To break these cycles and prevent or reduce the effects of disasters such as the recent mudslide in Freetown, a better understanding is needed of how knowledge of risk can lead to action. This requires collaboration between government, humanitarian actors, and civil sector organisations in partnership with local communities in both formal and informal areas.
Emmanuel Osuteye is from the Development Planning Unit of University College London and Hayley Leck is from the Geography Department of King's College, London. The authors are lead researchers on the Urban Africa: Risk Knowledge (Urban ARK) research and capacity building programme, a research programme on urban risks in Africa. Research is based in cities in Senegal, Nigeria, Malawi, Kenya, Sierra Leone, Tanzania and Niger to better understand the nature and scale of risks, especially for those in low-income areas. Their views are shaped by the research findings.Read More »
Daily Post NigeriaLadoja on his way to PDP after Makarfi's visitDaily Post NigeriaNational Chairman of the Peoples Democratic Party (PDP), Senator Ahmed Makarfi has assured former Governor of Oyo State, Senator Rasidi Adewolu Ladoja and other intending members of the party a level playing ground. Makarfi stated this on Thursday ...Ladoja to 'consider' PDP's proposal to return to partyPremium TimesVideo/photos: Makarfi arrives Ibadan, commences reconciliation of aggrieved membersTheNewsGuruMarkafi Visits Oyo Seeks Reconciliation Of Aggrieved MembersCHANNELS TELEVISIONNigerian Bulletinall 9 news articlesRead More »
The Sudanese Parliament in Omdurman.
Khartoum — On Monday, agents of Sudan's National Intelligence and Security Service (NISS) confiscated the print-run of Akhir Lahza newspaper without giving any reasons. This is the second confiscation of this type this week. The print-run of El Sayha newspaper was seized on Sunday.
Feisal El Bagir, Coordinator-general of Journalists for Human Rights (JHR), condemned the confiscation of the newspapers as a continuation of violations of the press freedom by the NISS. He called on the newspapers to "prosecute the NISS to reveal its repeated violations".
He pointed out that the newspapers suffered heavy financial losses as a result of the confiscations after printing, weakening the press and forcing them into self-censorship in order to escape confiscation.
The delegates of the political newspapers in the Sudanese parliament boycotted the activities of the parliament in Omdurman in solidarity with their colleague Murtada Ahmed, a representative of El Ahram El Yowm newspaper who was denied access by the security authorities to parliament without giving reasons on Tuesday.
A statement issued by newspaper delegates called on the leadership of the parliament to appeal to the judiciary, which everyone believes "instead of taking an authoritarian step".
On Monday, the General Secretariat of the National Assembly began suing El Jareeda and El Ahram El Yowm newspapers for publishing a story attributed to the Deputy Speaker of Parliament, Badriya Suleiman, that announced her rejection of the appointment of a third Deputy Speaker and proposed to resign from the post.
The statement condemned the step of the parliament as "bullying that is incommensurate with the Council as an institution tasked with the extension and protection of freedoms."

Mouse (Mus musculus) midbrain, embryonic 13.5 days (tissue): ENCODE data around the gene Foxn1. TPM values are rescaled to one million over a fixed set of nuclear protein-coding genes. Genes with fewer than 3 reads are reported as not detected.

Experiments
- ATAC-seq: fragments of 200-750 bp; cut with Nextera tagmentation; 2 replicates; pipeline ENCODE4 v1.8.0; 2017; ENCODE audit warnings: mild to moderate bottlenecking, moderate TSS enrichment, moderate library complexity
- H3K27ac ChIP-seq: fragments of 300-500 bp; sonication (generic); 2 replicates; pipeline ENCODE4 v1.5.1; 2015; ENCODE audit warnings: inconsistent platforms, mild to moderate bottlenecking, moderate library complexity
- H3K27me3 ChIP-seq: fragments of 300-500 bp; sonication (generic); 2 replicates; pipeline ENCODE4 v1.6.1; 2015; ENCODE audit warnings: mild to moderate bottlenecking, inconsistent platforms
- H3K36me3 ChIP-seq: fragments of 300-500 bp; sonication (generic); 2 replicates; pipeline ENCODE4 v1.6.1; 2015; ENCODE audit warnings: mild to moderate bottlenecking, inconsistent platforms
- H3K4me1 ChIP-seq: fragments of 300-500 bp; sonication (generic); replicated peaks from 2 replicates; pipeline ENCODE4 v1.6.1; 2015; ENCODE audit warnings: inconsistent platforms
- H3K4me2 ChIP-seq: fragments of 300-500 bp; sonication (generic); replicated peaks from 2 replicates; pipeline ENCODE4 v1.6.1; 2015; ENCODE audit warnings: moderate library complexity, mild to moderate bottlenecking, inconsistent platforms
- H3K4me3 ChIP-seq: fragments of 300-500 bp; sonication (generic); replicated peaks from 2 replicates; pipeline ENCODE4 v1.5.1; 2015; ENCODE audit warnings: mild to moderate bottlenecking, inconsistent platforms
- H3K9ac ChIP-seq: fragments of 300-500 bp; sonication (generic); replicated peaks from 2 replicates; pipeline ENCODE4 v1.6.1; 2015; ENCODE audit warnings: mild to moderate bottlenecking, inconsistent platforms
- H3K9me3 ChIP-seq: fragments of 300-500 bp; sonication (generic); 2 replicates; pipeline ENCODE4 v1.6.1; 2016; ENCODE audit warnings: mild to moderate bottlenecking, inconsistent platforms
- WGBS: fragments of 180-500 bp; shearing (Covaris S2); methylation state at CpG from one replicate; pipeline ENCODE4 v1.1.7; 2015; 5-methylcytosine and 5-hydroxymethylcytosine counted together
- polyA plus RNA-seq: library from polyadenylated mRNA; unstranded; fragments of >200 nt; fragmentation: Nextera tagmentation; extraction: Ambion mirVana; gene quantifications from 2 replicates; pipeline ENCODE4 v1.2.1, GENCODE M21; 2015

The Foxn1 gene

The statement added that "denying journalist Murtada Ahmed access to the buildings of parliament is a settlement of personal conflict."
In July, Maha El Tileb, reporting for El Tayyar, was detained by the NISS for several hours following the publication of an interview with a state minister and director of the President's Office.
The print-runs of newspapers El Jareeda and El Wifag were confiscated in july as well. According to the editor-in-chief of El Jareeda "The reason for the confiscation was a column published in the newspaper entitled 'Exploitation of Influence', by employees of the security apparatus." On 10 July, all copies of El Zawya sports newspaper were taken from the printing press by security officers, because of a report on a debacle between the international football association FIFA and the Sudanese government.
During the past years, the NISS upgraded its already severe restrictions on press freedoms by restoring 'pre-publication censorship' and issuing a number of 'red lines' on matters that are not supposed to be covered by the media.
The purpose of confiscating print-runs is to exhaust the newspapers financially, the editor-in-chief of El Jareeda newspaper earlier explained to Radio Dabanga. "It is in fact a direct and methodical liquidation, meant to kill the independent press," he said.
The Sudan scores 86 points out of 100 (0=Most Free/100=Least Free) on the list of 201 countries in the Freedom of the Press 2017 report of the USA-based Freedom House.Read More »
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Philip C Daniel, Acting CEO of Instant Cash (Left) and Ambar Sur, Founder & CEO of TerraPay (Right) TerraPay and Instant Cash have partnered to enable real-time cross border money transfers to mobile wallets. According to the companies, the partnership will make cross-border money transfer - to all major mobile wallets in Tanzania, Uganda and all mobile numbers in Nigeria - faster and more convenient for the migrants. The platform, which will be using TerraPay’s global clearing and settlement service for mobile wallets, will allow Instant Cash’s global agent network to expand their service offerings by offering cross-border transfers to mobile wallets, which is powering growth in many emerging markets. In...Read More »